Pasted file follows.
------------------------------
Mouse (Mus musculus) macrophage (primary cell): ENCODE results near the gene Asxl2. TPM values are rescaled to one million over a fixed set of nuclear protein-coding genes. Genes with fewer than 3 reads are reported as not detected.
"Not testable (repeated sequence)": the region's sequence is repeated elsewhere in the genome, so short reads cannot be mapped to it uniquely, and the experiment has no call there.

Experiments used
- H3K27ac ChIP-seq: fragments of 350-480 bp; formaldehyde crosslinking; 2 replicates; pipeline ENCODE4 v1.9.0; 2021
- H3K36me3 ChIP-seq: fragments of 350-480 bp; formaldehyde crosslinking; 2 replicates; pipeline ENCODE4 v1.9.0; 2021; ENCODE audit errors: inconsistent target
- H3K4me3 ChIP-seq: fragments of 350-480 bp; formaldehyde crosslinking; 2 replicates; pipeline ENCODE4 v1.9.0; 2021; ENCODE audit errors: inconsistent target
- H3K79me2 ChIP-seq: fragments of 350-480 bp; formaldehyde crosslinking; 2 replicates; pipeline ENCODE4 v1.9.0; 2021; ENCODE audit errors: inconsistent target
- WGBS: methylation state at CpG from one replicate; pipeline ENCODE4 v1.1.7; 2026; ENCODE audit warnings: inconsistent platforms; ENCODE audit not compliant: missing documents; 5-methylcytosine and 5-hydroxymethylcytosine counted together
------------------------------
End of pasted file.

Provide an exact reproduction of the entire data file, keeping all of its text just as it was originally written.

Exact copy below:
Mouse (Mus musculus) macrophage (primary cell): ENCODE results near the gene Asxl2. TPM values are rescaled to one million over a fixed set of nuclear protein-coding genes. Genes with fewer than 3 reads are reported as not detected.
"Not testable (repeated sequence)": the region's sequence is repeated elsewhere in the genome, so short reads cannot be mapped to it uniquely, and the experiment has no call there.

Experiments used
- H3K27ac ChIP-seq: fragments of 350-480 bp; formaldehyde crosslinking; 2 replicates; pipeline ENCODE4 v1.9.0; 2021
- H3K36me3 ChIP-seq: fragments of 350-480 bp; formaldehyde crosslinking; 2 replicates; pipeline ENCODE4 v1.9.0; 2021; ENCODE audit errors: inconsistent target
- H3K4me3 ChIP-seq: fragments of 350-480 bp; formaldehyde crosslinking; 2 replicates; pipeline ENCODE4 v1.9.0; 2021; ENCODE audit errors: inconsistent target
- H3K79me2 ChIP-seq: fragments of 350-480 bp; formaldehyde crosslinking; 2 replicates; pipeline ENCODE4 v1.9.0; 2021; ENCODE audit errors: inconsistent target
- WGBS: methylation state at CpG from one replicate; pipeline ENCODE4 v1.1.7; 2026; ENCODE audit warnings: inconsistent platforms; ENCODE audit not compliant: missing documents; 5-methylcytosine and 5-hydroxymethylcytosine counted together